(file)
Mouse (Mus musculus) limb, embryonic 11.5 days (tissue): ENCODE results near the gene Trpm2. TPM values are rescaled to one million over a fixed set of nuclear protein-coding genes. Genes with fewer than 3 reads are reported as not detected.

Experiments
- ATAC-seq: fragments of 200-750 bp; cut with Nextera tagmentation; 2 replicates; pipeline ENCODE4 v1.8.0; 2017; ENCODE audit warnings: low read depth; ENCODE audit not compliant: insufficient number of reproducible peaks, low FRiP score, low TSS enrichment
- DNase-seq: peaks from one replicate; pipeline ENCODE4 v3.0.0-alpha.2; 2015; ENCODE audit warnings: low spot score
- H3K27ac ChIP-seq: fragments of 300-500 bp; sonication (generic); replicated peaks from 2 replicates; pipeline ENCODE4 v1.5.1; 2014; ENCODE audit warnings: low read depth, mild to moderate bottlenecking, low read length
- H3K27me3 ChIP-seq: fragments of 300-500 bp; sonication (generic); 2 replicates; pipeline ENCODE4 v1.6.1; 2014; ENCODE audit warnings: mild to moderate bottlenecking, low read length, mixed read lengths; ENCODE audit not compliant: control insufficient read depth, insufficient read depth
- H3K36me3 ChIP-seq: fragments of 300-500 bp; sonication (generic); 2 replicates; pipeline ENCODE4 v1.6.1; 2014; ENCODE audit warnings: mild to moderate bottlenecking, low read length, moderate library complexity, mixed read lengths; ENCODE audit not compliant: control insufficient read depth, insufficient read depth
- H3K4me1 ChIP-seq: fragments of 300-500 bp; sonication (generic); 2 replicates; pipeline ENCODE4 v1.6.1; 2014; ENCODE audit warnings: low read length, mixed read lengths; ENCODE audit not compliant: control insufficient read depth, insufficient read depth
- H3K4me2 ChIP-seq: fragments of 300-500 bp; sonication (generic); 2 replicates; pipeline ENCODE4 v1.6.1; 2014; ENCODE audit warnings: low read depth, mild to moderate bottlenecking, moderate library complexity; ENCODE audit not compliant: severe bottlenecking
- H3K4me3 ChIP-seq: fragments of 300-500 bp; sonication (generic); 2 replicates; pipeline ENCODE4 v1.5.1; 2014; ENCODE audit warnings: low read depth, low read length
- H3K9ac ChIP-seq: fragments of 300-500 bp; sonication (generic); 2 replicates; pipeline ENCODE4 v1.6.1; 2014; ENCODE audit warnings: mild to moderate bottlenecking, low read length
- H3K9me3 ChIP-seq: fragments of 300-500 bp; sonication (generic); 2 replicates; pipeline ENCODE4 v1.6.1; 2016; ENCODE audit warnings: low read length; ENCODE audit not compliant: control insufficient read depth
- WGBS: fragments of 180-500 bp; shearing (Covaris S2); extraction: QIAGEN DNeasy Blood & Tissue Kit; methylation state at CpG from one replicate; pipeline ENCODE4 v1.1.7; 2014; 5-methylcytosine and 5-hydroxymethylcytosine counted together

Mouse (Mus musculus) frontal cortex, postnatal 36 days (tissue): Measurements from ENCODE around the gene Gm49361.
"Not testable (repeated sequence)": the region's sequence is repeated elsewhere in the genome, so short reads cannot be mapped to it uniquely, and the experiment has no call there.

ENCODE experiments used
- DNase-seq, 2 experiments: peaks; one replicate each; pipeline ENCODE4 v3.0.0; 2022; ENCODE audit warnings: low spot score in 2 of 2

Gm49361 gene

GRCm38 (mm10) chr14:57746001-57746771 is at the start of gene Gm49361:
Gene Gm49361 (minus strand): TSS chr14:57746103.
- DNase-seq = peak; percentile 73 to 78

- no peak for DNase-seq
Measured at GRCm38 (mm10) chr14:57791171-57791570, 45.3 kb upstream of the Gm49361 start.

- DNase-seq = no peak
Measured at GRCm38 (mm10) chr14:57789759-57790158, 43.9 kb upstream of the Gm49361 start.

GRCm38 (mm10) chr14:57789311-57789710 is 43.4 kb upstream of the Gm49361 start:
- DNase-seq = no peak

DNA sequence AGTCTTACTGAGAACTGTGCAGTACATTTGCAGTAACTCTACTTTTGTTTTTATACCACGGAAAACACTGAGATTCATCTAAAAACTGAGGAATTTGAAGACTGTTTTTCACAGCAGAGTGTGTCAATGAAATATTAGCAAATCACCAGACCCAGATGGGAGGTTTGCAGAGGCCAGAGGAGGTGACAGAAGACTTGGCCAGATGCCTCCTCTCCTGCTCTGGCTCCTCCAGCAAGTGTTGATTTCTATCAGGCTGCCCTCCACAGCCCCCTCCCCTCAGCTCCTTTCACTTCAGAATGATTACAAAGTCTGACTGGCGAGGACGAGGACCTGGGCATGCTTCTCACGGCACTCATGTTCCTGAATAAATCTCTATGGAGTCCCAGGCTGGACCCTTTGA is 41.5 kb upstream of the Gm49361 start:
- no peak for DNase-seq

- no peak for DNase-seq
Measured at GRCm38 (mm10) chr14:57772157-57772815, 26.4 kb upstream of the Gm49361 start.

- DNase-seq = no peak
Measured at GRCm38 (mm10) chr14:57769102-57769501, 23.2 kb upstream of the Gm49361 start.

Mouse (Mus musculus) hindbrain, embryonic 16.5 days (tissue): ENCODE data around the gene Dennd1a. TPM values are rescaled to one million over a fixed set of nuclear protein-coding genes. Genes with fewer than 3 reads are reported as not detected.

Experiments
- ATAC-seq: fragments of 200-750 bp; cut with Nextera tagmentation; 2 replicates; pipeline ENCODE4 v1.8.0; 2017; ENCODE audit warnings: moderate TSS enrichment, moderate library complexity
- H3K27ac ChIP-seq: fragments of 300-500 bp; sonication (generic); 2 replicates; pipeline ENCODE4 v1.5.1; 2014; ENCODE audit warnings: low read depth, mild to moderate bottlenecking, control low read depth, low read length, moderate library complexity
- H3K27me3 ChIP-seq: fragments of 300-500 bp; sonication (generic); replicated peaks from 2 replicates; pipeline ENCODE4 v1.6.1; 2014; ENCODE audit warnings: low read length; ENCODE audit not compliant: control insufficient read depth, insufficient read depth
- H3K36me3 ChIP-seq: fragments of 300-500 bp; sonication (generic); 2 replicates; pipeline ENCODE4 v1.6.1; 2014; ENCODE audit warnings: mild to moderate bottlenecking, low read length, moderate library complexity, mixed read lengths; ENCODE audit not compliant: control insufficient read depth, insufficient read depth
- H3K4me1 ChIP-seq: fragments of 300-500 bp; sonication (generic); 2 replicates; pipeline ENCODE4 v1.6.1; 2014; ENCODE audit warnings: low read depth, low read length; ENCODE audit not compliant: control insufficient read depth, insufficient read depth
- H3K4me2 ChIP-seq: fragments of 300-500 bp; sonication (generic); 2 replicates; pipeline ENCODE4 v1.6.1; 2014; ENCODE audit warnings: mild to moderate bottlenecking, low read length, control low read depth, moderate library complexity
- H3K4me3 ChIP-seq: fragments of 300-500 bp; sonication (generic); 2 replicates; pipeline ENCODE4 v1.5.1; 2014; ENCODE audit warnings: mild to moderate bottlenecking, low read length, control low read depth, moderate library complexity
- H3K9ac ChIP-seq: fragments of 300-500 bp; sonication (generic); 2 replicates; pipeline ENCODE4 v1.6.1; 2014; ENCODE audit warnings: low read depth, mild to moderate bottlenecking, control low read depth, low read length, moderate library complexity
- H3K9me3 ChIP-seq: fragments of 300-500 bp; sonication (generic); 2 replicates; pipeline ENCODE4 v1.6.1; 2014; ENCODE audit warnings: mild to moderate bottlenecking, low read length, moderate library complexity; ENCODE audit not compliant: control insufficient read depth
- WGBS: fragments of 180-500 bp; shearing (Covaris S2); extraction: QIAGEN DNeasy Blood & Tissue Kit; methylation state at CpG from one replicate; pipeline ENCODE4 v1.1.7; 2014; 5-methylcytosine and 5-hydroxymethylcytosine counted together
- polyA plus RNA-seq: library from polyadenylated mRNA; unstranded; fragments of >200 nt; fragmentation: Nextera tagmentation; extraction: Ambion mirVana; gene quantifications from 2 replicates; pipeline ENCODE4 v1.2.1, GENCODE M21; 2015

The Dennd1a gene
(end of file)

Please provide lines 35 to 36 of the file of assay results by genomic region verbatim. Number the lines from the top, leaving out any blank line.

Experiments
- ATAC-seq: fragments of 200-750 bp; cut with Nextera tagmentation; 2 replicates; pipeline ENCODE4 v1.8.0; 2017; ENCODE audit warnings: moderate TSS enrichment, moderate library complexity